March 27, 1750|
Montgomery County, Pennsylvania Colony
August 18, 1782 (aged 32)|
near Robertson County, Kentucky, United States
|Occupation||Politician, military officer|
|Known for||Early pioneer and statesman of Kentucky; co-founder of Lexington, Kentucky|
|Home town||Lexington, Kentucky|
|Spouse(s)||Jane Hawkins (m. 1780–82)|
David Todd, father |
Hannah Owen, mother
Robert Todd, brother |
Levi Todd, brother
John Todd (March 27, 1750 – August 18, 1782) was a frontier military officer during the American Revolutionary War and the first administrator of the Illinois County of the U.S. state of Virginia before that state ceded the territory to the federal government.
Todd was born in Montgomery County, Pennsylvania, the son of David Todd and the brother of Robert and Levi Todd, the latter being grandfather of Mary Todd Lincoln. He was educated in Virginia at a school run by his uncle, the Rev. John Todd. After obtaining a license to practice law, Todd settled in Fincastle, Virginia.
In 1774, Todd served in the Battle of Point Pleasant, which was fought near present-day Point Pleasant, West Virginia and is celebrated in West Virginia as the first battle in the American Revolutionary War. He was then drawn west into the recently opened frontier of Kentucky where he purchased land near Lexington.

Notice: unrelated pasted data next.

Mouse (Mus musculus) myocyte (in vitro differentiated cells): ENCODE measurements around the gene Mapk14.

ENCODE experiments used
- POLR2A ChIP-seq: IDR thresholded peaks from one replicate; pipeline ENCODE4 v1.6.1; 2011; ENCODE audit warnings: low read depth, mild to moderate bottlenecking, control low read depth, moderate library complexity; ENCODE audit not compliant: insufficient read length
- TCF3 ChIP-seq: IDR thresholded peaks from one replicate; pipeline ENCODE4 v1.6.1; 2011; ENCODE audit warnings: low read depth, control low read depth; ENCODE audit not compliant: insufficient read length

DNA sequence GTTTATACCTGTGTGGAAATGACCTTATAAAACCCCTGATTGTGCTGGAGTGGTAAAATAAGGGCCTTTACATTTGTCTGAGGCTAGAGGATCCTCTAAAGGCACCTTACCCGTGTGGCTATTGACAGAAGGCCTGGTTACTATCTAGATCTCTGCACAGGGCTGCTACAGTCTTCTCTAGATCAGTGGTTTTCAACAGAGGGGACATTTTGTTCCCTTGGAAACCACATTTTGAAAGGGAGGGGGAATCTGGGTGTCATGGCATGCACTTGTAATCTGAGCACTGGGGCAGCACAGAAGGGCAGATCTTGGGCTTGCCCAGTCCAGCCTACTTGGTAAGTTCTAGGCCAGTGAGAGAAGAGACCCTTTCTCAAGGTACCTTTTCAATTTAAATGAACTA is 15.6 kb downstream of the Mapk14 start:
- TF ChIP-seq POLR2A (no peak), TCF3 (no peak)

Todd served in the Virginia legislature in 1776 and then participated in the expedition led by George Rogers Clark against Kaskaskia and Vincennes that captured the Illinois Country from the British in 1778. With Clark as commandant of the entire territory north and west of the Ohio river, Todd was appointed as County Lieutenant and Civil Commandant of "Illinois County", which had been organized by the Virginia legislature in 1778 with the government based in Kaskaskia.
In 1780, Todd returned to Richmond, Virginia, as a delegate from the Kentucky County to the Virginia Legislature, where he married Jane Hawkins. His wife settled on their property in Lexington, while he left to administer affairs in Illinois County. Because of his duties on the frontier, he was seldom home. In 1780, the Virginia Legislature divided the original Kentucky County into three counties: Lincoln, Jefferson, and Fayette. Colonel Todd was placed in charge of Fayette County militia with Daniel Boone as Lieutenant Colonel.
Todd died in 1782 in the Battle of Blue Licks in Robertson County, Kentucky, one of the last battles of the Revolutionary War. Todd County, Kentucky is named after him.
- Family of Mary Todd Lincoln see Generation Four
- Origin of Todd County, Kentucky
- A brief history of St. Clair County, Chapter III of Transition to American Rule by Prof. W. C. Walton
- Allen, William B. (1872). A History of Kentucky: Embracing Gleanings, Reminiscences, Antiquities, Natural Curiosities, Statistics, and Biographical Sketches of Pioneers, Soldiers, Jurists, Lawyers, Statesmen, Divines, Mechanics, Farmers, Merchants, and Other Leading Men, of All Occupations and Pursuits. Bradley & Gilbert. pp. 55–57. http://books.google.com/books?id=s_wTAAAAYAAJ. Retrieved 2008-11-10.
- Colonel John Todd's record Book of 1779
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